Tuesday, 21 November 2017

T The Pro-Active Author

Do You Know Your Nonfiction Hook?

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Every writer (book author or not; fiction or nonfiction author) needs a nonfiction hook--the enticement you use for media and readers. You need to carefully consider your hook because it is what you will use to build your platform, gather your tribe, get interest and interviews from the media and much more. 

I have seen many fiction novelists struggling with this area and it's partially why I'm writing this article. These writers have crafted a great page-turning novel and gotten a publisher. Each of these steps are terrific and to be applauded. Yet when you get your book published, you are only part of the way in the publishing journey. The next step is to attract readers and media and sell your book (marketing). It's where many fiction authors struggle.  No journalist in the media cares that you've written a brand new novel. You have to take the nonfiction hook in your novel and use that expertise to attract readers and media and generate excitement for your book. 

To catch a fish, every fisherman uses some type of bait on their hook. It's the same process with writers. You need to think about your bait that you use with your hook to catch the attention of readers and media. As a novelist, in the process of writing your book, you have focused on a particular nonfiction topic or subject. What is that topic? Write it down because this topic is your nonfiction hook to interest readers and media. Because you have completed a novel, you have become an expert in this area. Now use this expertise to build your platform, attract readers and media. Each novelist will have a different and unique area of expertise.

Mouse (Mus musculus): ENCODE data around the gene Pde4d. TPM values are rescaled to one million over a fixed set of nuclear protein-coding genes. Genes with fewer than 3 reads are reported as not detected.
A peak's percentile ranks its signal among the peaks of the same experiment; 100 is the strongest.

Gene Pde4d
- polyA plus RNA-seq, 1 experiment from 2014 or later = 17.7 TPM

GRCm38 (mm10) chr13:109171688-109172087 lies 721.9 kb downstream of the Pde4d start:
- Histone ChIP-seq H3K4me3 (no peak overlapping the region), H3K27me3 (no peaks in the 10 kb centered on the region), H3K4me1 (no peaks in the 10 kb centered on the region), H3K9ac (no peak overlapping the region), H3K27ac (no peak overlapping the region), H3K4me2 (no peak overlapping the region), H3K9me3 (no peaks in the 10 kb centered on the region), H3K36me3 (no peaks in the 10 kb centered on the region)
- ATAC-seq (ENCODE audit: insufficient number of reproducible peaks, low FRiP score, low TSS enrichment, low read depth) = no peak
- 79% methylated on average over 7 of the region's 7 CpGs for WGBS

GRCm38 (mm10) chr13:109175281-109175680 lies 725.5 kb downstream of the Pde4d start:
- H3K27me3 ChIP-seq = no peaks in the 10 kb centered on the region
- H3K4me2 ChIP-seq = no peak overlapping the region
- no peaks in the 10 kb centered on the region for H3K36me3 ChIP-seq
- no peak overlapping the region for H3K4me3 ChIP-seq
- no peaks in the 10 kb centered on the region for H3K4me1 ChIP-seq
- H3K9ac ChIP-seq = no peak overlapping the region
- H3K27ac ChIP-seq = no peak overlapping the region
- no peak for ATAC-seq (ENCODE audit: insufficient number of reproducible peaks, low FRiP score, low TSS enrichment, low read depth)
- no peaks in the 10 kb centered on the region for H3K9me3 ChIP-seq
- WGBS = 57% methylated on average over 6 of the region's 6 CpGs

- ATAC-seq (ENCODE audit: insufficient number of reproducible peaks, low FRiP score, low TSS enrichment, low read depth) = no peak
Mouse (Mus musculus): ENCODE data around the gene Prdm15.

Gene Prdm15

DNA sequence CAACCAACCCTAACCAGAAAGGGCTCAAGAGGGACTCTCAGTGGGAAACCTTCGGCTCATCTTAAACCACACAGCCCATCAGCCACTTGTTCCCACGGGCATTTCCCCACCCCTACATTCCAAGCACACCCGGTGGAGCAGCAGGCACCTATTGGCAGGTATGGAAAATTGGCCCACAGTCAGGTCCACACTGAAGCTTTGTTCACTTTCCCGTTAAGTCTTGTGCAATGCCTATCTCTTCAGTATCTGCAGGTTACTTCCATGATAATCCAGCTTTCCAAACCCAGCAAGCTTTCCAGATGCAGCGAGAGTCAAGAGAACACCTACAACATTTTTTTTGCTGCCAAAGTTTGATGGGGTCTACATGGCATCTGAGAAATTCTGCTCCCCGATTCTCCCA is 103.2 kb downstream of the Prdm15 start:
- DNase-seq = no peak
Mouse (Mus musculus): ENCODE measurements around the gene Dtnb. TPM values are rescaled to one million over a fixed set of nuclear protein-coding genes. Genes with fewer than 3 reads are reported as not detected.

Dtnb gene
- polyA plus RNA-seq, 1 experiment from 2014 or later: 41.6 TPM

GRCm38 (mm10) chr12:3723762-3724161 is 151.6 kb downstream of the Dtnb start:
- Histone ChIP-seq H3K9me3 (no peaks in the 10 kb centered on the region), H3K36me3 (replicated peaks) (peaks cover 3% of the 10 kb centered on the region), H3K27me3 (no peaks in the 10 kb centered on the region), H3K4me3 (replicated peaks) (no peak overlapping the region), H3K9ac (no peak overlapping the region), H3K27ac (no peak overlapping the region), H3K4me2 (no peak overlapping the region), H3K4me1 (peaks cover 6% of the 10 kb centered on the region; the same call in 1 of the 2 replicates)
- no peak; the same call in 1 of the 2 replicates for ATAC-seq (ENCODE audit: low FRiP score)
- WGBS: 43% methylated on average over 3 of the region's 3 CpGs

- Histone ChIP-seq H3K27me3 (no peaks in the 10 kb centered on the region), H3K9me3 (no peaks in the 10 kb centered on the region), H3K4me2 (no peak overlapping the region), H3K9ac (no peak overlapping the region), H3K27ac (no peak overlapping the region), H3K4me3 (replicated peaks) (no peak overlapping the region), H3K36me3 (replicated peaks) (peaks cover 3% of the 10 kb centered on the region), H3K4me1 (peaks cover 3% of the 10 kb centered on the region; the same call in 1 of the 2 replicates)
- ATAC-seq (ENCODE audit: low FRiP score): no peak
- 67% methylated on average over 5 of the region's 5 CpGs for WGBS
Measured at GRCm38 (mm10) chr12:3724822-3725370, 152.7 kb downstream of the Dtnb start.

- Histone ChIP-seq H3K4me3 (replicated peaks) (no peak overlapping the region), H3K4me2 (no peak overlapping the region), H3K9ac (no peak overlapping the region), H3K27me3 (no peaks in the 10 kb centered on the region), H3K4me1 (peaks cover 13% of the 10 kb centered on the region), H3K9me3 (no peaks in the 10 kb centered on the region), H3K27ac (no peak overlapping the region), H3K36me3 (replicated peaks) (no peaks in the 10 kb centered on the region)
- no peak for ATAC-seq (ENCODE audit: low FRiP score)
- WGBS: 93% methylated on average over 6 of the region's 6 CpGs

WeddingsByTheGlass

For example, Rabbi Marc Rubenstein has completed a new novel from Morgan James Publishing called Weddings By The Glass. The novel releases in February 2018 but follow this link and you can order an advanced copy from Rabbi Rubenstein. I love the beautiful cover on this book. Rabbi Marc has conducted over 3,000 Jewish weddings and is an expert in this area. Also he lives in wine country of Temecula, California and has trademarked the term “kosher wine.” Each of these areas of expertise are hooks for readers and the media. His novel is excellent (and yes I was the acquisitions editor for this novel so I'm a bit bias in my endorsement). 

WeddingsCover

As a novelist, you have poured great creativity into writing your story through making unique characters and plot twists. Now that your book is completed and published, I encourage you to pour some of this creative energy toward determining then exploiting your nonfiction hook. It will help you build your audience and get attention from the media so you can tell others about your novel.

If you like this article and want to learn more, I encourage you to get my free Ebook, Platform-Building Ideas for Every Author. Just use this link and you will get immediate access.


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Every writer needs to know their nonfiction hook (fiction or nonfiction). Get the details here.  (ClickToTweet)

Columnist: Terry Whalin

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W. Terry Whalin, a writer and acquisitions editor lives in Colorado. A former  magazine editor and former literary agent, Terry is an acquisitions editor at Morgan James Publishing. He has written more than 60 nonfiction books including Jumpstart Your Publishing Dreams. To help writers, he has created 12-lesson online course called Write A Book Proposal. His website is located at: www.terrywhalin.com.

 

 

 

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